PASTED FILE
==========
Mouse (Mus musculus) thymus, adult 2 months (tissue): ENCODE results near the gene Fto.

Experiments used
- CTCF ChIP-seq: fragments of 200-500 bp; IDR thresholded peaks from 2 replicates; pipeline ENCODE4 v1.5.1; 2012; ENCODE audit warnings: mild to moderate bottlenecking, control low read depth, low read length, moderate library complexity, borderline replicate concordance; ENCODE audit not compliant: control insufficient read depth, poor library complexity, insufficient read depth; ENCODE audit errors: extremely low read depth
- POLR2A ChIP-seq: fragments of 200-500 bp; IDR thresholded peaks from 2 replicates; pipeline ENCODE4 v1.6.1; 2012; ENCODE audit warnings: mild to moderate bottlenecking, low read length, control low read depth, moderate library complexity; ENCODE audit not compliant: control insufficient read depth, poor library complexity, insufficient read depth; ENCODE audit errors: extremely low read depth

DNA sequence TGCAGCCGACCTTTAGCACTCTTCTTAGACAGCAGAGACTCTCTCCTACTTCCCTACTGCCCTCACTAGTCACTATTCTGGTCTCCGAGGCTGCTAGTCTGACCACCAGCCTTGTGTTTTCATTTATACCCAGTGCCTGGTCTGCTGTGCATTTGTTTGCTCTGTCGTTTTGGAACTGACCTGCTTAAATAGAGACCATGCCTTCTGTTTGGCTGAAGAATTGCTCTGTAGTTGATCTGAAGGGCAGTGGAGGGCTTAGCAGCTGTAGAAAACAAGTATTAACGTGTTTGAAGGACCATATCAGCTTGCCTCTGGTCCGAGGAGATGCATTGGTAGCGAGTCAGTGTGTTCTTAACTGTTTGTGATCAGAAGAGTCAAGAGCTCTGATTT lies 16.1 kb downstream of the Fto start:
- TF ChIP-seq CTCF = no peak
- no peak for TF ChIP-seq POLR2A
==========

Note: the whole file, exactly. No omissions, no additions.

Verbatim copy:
Mouse (Mus musculus) thymus, adult 2 months (tissue): ENCODE results near the gene Fto.

Experiments used
- CTCF ChIP-seq: fragments of 200-500 bp; IDR thresholded peaks from 2 replicates; pipeline ENCODE4 v1.5.1; 2012; ENCODE audit warnings: mild to moderate bottlenecking, control low read depth, low read length, moderate library complexity, borderline replicate concordance; ENCODE audit not compliant: control insufficient read depth, poor library complexity, insufficient read depth; ENCODE audit errors: extremely low read depth
- POLR2A ChIP-seq: fragments of 200-500 bp; IDR thresholded peaks from 2 replicates; pipeline ENCODE4 v1.6.1; 2012; ENCODE audit warnings: mild to moderate bottlenecking, low read length, control low read depth, moderate library complexity; ENCODE audit not compliant: control insufficient read depth, poor library complexity, insufficient read depth; ENCODE audit errors: extremely low read depth

DNA sequence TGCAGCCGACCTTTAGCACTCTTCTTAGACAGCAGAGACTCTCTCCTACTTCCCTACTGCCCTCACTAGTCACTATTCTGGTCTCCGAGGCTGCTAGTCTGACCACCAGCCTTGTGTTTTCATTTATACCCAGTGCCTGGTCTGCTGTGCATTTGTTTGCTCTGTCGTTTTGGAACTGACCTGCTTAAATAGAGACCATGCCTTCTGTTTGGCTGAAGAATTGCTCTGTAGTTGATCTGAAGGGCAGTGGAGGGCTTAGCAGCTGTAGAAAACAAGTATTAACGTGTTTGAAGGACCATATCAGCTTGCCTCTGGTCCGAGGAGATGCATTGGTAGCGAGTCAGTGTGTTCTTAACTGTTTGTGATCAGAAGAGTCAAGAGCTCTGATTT lies 16.1 kb downstream of the Fto start:
- TF ChIP-seq CTCF = no peak
- no peak for TF ChIP-seq POLR2A